Red Pepper Sauce

I really like using vegetable-and-nut sauces. Things like this and the Sorites Paradox Pesto add tons of color and nutrition to a plate, and variety to a vegetarian diet. Plus, because there’s little chopping and prep work, they’re usually manageable for me to assemble and contribute to dinner unless my energy is really, really poor.

This can be used to top fresh vegetables (it’s especially nice on green ones, as it’s a bit like a shortcut romesco sauce, except with red peppers instead of tomatoes), liven up a salad dressing or toss with pasta.

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Sorites Paradox Pesto

I had to ask my husband the professional philosopher tonight, “What’s the name of the idea about how much of something you have to take away before it ceases to be that thing?”

“The Sorites Paradox.”

“May I call this Sorites Paradox Pesto?”

“It’ll be clear that you’re married to a philosopher. It’s also called the Paradox of the Heap.”

“That’s okay. ‘Sorites Paradox Pesto’ sounds better than ‘Paradox of the Heap Pesto’ anway. ‘Heap’ isn’t really a good word for a recipe title.”

Classic pesto: Basil, Parmigiano-Reggiano, pine nuts, olive oil, garlic, salt. This shares only the last two ingredients and the method, and is by dint of that vegan and still interpretable as pesto. The method is what’s really important.

We put big dollops of this on top of an otherwise very plain-Jane white bean soup, a place I sometimes put gremolata. It would be good applied to just about anything that would hold still long enough – broiled on bread, tossed with pasta, incorporated into an oil-and-vinegar dressing, heated and mixed with wilted greens.

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Cucumber-Chickpea Salad

This is an easy one for when it’s very hot.


With the presence of the chickpeas, it’s substantial enough to be an entrée salad.  If you buy canned chickpeas, there’s no cooking required. However, if you buy dry ones and fully soak them, you can cook them in the pressure cooker by bringing it to pressure, cooking them under pressure for seven minutes, and then allowing the pressure to drop on its own off the heat. When the cooker is ready to open, they’ll be fully cooked. The nice thing about this method is that it tends to not blow the skins off or split the beans.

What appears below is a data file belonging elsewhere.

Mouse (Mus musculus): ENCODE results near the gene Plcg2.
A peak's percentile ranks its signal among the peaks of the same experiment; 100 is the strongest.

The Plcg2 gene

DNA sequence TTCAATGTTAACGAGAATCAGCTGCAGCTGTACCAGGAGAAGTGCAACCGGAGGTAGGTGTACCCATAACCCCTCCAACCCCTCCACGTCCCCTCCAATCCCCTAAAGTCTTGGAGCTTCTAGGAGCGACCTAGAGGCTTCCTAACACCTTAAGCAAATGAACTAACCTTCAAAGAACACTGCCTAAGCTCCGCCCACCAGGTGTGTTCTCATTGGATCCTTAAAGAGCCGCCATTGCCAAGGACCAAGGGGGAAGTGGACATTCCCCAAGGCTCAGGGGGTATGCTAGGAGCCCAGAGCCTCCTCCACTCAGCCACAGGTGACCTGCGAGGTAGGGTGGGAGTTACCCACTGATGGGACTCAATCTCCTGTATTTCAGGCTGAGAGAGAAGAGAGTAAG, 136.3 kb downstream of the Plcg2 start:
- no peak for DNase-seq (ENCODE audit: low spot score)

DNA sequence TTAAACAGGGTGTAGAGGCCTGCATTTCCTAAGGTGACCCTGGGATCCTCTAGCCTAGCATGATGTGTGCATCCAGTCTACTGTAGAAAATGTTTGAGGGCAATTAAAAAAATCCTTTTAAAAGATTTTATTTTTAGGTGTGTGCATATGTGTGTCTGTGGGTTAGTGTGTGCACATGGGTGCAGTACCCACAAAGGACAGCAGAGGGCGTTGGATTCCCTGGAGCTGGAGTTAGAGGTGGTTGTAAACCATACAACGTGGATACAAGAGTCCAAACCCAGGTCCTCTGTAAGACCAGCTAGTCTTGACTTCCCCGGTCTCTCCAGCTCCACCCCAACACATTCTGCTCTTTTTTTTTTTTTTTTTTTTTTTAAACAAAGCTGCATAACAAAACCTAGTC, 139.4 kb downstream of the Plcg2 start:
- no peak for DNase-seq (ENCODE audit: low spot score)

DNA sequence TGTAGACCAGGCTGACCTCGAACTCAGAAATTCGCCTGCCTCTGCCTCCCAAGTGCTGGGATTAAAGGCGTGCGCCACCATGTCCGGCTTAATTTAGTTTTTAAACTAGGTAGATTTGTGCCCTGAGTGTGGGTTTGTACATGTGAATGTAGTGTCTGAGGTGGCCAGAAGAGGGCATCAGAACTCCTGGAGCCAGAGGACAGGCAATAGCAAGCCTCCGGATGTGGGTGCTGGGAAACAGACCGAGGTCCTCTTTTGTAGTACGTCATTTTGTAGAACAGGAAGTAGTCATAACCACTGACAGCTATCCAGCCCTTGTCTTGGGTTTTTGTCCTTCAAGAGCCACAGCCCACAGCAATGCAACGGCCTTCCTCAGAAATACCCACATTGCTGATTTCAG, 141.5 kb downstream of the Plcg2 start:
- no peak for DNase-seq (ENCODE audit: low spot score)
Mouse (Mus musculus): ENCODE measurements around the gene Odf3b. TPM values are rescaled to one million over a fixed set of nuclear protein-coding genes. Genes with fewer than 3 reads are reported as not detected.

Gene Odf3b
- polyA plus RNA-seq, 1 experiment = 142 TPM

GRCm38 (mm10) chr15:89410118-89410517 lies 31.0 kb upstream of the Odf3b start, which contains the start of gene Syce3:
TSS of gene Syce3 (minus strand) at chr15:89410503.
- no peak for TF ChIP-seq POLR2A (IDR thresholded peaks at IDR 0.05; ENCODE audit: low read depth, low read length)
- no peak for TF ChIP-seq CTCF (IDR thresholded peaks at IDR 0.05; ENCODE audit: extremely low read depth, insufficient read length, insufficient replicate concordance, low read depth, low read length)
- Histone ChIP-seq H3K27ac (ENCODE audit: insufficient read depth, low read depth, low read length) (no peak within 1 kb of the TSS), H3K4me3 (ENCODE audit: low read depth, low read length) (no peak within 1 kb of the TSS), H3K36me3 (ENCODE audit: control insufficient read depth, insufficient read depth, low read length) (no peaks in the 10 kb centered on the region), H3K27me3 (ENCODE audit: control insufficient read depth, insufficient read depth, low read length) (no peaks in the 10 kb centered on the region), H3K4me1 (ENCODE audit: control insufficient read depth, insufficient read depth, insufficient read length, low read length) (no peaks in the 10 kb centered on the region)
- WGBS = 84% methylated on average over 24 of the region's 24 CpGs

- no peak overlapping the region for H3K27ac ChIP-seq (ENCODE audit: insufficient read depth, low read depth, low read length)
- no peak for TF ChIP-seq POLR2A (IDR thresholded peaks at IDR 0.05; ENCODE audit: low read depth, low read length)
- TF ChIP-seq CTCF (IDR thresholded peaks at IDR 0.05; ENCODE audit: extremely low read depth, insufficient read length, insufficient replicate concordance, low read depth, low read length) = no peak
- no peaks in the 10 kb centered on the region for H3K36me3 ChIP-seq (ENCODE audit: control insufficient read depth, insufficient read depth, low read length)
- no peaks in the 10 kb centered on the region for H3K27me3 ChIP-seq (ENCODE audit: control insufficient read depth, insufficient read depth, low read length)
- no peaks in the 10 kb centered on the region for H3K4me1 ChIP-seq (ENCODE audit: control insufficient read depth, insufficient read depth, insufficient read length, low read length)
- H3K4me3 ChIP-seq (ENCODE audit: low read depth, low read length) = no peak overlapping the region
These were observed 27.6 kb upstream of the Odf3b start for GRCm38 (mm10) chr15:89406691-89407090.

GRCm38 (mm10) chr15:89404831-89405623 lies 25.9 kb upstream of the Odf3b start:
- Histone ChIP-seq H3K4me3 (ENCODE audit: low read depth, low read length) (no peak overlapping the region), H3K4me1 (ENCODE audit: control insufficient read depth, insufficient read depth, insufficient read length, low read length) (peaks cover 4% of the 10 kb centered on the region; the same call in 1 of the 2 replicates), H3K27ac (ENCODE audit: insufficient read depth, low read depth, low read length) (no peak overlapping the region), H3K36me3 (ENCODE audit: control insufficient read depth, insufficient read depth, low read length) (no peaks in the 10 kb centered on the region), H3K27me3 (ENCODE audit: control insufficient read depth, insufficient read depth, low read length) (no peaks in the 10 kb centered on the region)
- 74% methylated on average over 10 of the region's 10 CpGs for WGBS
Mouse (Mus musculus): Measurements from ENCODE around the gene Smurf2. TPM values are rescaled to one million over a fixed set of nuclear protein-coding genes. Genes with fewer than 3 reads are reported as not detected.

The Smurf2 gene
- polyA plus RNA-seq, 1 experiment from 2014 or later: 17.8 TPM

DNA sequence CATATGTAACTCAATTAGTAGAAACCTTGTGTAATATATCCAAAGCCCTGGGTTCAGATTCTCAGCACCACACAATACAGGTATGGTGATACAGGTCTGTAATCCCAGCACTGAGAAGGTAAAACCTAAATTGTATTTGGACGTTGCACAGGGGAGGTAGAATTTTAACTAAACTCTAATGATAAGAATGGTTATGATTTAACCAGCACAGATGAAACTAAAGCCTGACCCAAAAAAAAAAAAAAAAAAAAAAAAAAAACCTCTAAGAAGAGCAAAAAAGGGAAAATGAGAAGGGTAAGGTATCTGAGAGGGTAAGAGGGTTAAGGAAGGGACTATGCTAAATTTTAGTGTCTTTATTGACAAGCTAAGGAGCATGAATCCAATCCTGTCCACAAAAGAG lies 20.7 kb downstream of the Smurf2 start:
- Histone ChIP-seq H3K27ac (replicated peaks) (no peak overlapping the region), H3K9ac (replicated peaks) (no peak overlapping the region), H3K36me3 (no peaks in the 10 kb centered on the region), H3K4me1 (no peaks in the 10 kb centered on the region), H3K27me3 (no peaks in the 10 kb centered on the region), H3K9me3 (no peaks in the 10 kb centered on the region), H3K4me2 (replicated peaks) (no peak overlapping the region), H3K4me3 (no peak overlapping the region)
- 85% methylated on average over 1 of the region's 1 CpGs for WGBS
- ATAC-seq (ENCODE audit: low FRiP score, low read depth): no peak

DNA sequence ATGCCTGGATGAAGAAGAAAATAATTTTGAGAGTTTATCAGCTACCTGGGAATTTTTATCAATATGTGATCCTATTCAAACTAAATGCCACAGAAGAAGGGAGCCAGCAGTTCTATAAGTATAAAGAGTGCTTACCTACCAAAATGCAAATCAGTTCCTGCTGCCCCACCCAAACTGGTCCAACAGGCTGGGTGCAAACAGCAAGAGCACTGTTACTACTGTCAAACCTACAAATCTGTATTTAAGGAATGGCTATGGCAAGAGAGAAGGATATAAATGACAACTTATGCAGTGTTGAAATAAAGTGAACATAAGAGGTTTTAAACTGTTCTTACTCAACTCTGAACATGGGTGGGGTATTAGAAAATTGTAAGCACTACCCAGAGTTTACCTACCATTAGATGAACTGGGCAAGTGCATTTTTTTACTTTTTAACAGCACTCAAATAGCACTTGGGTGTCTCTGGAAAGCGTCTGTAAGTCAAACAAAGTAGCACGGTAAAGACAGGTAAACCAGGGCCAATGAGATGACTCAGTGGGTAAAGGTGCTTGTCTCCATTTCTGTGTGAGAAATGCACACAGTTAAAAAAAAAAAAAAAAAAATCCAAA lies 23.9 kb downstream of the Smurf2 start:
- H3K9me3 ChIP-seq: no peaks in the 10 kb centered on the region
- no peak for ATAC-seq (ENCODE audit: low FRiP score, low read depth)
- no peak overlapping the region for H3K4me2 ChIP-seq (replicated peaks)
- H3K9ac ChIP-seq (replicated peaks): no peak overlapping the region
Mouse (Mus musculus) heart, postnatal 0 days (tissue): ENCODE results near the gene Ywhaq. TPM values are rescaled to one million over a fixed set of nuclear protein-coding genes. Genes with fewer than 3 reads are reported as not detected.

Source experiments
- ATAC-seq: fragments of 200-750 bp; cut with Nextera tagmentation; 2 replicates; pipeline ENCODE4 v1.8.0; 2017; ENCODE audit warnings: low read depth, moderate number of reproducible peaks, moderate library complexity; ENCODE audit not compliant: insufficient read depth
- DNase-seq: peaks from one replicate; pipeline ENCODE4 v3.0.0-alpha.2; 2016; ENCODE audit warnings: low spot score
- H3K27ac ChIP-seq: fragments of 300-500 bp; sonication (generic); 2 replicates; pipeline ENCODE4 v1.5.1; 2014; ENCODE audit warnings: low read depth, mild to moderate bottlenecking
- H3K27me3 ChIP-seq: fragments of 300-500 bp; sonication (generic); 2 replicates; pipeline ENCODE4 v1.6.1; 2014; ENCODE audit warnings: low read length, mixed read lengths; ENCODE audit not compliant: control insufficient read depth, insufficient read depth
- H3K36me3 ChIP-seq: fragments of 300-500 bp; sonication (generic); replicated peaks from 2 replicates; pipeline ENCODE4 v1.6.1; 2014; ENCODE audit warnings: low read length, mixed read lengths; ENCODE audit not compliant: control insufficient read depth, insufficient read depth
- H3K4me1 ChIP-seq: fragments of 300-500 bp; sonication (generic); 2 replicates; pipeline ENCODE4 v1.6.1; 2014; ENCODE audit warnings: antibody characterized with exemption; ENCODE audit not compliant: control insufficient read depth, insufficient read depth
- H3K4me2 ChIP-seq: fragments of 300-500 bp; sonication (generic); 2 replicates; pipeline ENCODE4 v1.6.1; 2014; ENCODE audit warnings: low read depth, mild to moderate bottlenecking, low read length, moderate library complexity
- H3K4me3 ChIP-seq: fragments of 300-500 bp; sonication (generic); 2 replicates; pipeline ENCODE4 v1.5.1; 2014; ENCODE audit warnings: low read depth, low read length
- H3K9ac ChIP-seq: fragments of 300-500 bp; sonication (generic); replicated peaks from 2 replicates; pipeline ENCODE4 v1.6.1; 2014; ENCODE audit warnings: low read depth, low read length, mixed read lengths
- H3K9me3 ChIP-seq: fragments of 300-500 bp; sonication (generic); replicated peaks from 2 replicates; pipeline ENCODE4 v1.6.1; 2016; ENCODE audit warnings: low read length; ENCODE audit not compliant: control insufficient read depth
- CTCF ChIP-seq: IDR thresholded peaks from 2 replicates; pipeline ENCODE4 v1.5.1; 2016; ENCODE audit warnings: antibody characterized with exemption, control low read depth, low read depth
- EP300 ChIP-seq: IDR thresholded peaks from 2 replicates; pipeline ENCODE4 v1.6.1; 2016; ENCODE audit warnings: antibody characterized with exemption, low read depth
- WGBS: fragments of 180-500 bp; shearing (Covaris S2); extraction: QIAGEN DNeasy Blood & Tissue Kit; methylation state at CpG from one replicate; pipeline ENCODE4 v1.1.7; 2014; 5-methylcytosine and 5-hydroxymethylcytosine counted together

Chickpeas:

1 1/2 c. dry chickpeas, soaked for 8 hours or overnight (or two cans, rinsed and drained)

water to cover plus one inch

1 T. olive oil

Salad:

2 cucumbers, peeled, seeded, and cut into chickpea-sized pieces

1-15 oz. jar roasted red peppers, drained and chopped

5 oz. fresh spinach (one bag)

Drizzle of olive oil

2/3 c. fresh parsley, minced

Dressing:

1/4 c. extra-virgin olive oil

1/4 c. canola oil

2 T. red wine vinegar (or more to taste)

2 cloves minced garlic

salt and pepper to taste

Place chickpeas in pressure cooker and add water. Close cooker and bring to pressure. Cook seven minutes, then remove cooker from heat and set on a heatproof trivet. Allow pressure to drop of its own accord.


Place the spinach in a large bowl and season lightly with salt and pepper and a short drizzle of olive oil, then toss. Microwave for one minute, then stir and set aside to finish wilting. When the cooker can be opened, drain the beans and add to the large bowl. Add the cucmber, red pepper, spinach, and parsley as well, and toss.


In a glass measuring vessel, thoroughly mix together all the dressing ingredients, then pour over the contents of the bowl. Toss gently. Serve at room temperature. Makes 6 servings. Leftovers will keep a few days, but the spinach will not look very attractive past the second day.


If you are the type who likes crumbly, salty cheeses, feta or ricotta salata would be excellent atop this salad.


(Note on the slightly inaccurate photo: I thought I’d have the chickpeas separately, but it ended up better when I mixed everything together later that night.  I wrote the recipe as if I had done that straight away.)

 

Chickpea Patties with Arugula Salad

These are sort of like falafel, I suppose, and I already have two falafel recipes up on the site.  Why am I putting this up, then?  They sounded good, and they were unlike both my falafel recipes – one of which has eggs and one of which uses raw chickpeas and this does neither – so we made them. 

The patties are from A Year in a Vegetarian Kitchen, but I did something different with the dressing.  The cookbook called for a olive oil-lemon juice dressing (4 T. olive oil, 1 T fresh lemon juice), but we made that up and I found it overly acidic.  Instead, I mixed a half-cup of plain yogurt with a couple tablespoons of oil and added a little salt and pepper.  Yes, we’re getting closer and closer to falafel, aren’t we?

Additionally, the cookbook called for the patties to be served on the dressed arugula.  I had the patties over raw arugula for dinner, but for lunch today I nuked some for a minute with a dash of olive oil, salt and pepper, and I thought the cooked arugula was a much better companion to the patties than the raw had been..

This originally called for all-purpose flour, and you could certainly do that if you are not me and currently on the boring ol’ wheat avoidance kick.  It also originally called for 2 15 oz. cans of chickpeas…instead of doing that, we used about 3 c. cooked chickpeas. 

My poor husband tried to cook these according to the specified directions, and his first batch went to pieces in the oil.  He thought maybe the problem was the oil, so he switched from olive to canola.  I came in at that point and deduced that the problem must be something other than the type of oil.  I tried using more oil (they still disintegrated), then using less oil, (they disintegrated less).  I added a little more liquid to the patties.  That helped some.  Then I dredged them lightly with chickpea flour and fried them in a very little oil in a non-stick skillet.  That worked.